Good Communication vs. Good Luck

We often discuss how global companies and retailers can learn a lot from the intensely customer-focused mentalities and good communication tactics of many small businesses. I am now in the depths of navigating the recent rather quick sale of my home and subsequent move into an apartment while our new home is built. This move is a big change for my family and comes right on the heels of moving to a new school last year.

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OK. No worries – my family is used to change. Plus, with a marketing and change management consulting background, I’m an advocate of good communication. We talk openly about the impacts of big family decisions and how we’re going to handle them. So I’ve got that covered.

What I wasn’t prepared for was the lack of communication from the property management company. This is a fairly large organization with many properties and a pretty decent lessee web portal, so I would assume that they’d have the “New Lessee Welcome Packet” ready and waiting for me when I picked up my keys. I expected this packet to be just choc full of area information, instructions about the property’s facilities, recycling and waste disposal procedures, important phone numbers, etc. Perhaps even a little welcome package with coffee and dish soap to get us started. Unfortunately…I got nothing. Nada. Zip. I was simply handed my keys and told “Good luck.”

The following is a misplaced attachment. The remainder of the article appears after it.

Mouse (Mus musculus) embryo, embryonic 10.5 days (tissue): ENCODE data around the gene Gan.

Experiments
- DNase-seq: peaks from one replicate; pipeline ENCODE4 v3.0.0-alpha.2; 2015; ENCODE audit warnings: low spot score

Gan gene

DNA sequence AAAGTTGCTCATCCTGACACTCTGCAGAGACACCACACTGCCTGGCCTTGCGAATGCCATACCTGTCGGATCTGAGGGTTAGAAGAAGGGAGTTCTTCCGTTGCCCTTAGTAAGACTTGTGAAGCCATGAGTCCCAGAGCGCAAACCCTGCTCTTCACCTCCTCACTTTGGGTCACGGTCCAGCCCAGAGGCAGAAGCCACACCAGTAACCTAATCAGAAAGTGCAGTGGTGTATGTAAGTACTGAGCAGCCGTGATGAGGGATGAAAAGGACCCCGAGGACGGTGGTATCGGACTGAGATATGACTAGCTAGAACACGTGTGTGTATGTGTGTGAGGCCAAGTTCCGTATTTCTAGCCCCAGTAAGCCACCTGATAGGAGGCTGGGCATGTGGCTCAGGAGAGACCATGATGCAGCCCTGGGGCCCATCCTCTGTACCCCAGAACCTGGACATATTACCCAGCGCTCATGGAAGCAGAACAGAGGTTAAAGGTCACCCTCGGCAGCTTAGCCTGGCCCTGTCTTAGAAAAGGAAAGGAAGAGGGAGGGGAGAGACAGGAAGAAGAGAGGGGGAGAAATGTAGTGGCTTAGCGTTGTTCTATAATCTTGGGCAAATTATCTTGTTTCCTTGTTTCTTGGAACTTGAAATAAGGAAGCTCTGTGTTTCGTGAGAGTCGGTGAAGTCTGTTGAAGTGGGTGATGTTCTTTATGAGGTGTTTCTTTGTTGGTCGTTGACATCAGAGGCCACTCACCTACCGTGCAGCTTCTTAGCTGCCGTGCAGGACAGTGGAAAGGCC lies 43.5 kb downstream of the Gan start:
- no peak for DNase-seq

Good luck? That’s it??

Granted, I’ve bought, sold, and moved many homes in my lifetime, and countless apartment rentals prior to entering the fun that is homeownership, so there’s not much I can’t handle or figure out on my own.

But it shouldn’t be that way. I have two full+ time jobs: The Parker Avery Group and Mom, plus now the task of unpacking and making the apartment livable for the next seven months. I really don’t have a lot of extra time to be figuring out where to take my recycling, who to call to get my internet set up, or how to obtain a key for my little apartment mailbox. And – most importantly – know what restaurants provide take-out and delivery. These may seem like small things, but multiply them by about ten and they become individual elements – and headaches – of the larger change.